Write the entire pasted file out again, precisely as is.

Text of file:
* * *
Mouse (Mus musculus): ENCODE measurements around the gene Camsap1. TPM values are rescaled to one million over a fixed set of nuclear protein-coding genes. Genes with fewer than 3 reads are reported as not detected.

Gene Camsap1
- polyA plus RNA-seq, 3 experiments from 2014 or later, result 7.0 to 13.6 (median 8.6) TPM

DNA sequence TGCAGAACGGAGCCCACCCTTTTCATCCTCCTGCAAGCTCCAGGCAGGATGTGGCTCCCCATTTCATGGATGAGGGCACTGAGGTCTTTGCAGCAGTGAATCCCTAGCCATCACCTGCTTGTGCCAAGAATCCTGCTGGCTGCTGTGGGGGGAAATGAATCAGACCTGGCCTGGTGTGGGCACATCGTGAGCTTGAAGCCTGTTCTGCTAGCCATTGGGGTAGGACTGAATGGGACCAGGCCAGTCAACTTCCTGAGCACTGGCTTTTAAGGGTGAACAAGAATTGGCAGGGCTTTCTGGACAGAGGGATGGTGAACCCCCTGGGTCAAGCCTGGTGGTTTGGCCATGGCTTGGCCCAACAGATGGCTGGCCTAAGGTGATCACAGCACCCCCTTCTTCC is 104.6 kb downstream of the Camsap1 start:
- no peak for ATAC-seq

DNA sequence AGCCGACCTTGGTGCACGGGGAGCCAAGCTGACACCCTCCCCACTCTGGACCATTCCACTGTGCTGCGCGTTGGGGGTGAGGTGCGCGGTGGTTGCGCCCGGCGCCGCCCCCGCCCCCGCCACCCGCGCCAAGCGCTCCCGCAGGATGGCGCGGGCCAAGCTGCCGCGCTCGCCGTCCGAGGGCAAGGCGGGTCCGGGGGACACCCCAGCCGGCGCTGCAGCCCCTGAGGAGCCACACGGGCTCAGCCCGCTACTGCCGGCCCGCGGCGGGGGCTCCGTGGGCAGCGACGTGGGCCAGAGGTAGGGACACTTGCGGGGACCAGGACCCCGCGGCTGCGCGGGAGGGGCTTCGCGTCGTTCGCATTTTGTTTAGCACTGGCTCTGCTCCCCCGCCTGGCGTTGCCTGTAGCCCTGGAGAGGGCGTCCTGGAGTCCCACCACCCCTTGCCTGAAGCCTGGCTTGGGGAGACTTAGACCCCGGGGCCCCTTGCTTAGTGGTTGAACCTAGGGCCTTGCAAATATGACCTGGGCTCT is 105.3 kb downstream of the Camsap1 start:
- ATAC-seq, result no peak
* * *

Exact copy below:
Mouse (Mus musculus): ENCODE measurements around the gene Camsap1. TPM values are rescaled to one million over a fixed set of nuclear protein-coding genes. Genes with fewer than 3 reads are reported as not detected.

Gene Camsap1
- polyA plus RNA-seq, 3 experiments from 2014 or later, result 7.0 to 13.6 (median 8.6) TPM

DNA sequence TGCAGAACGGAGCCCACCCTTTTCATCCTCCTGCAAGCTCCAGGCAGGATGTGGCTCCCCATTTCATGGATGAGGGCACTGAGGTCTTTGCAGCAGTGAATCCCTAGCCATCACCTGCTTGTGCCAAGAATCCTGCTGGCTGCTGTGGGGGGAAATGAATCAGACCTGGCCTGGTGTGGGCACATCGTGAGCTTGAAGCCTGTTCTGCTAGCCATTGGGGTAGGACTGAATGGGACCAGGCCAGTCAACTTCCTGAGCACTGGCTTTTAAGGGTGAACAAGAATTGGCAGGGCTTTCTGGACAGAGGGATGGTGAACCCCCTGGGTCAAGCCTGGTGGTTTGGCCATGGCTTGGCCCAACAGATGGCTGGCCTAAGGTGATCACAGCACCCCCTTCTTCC is 104.6 kb downstream of the Camsap1 start:
- no peak for ATAC-seq

DNA sequence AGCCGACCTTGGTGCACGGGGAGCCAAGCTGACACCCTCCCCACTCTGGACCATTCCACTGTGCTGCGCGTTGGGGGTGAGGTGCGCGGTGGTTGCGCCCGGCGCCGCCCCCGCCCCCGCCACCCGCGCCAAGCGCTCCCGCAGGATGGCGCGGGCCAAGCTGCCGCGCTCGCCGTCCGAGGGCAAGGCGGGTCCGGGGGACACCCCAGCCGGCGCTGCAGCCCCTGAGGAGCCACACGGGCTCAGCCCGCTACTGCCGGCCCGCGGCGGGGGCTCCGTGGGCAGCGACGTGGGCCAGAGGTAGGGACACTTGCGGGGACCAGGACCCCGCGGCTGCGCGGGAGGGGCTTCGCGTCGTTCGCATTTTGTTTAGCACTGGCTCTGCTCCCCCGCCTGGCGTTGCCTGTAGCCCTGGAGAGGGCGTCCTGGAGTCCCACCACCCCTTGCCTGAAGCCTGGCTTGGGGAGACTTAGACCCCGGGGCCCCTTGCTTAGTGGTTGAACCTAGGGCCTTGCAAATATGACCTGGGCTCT is 105.3 kb downstream of the Camsap1 start:
- ATAC-seq, result no peak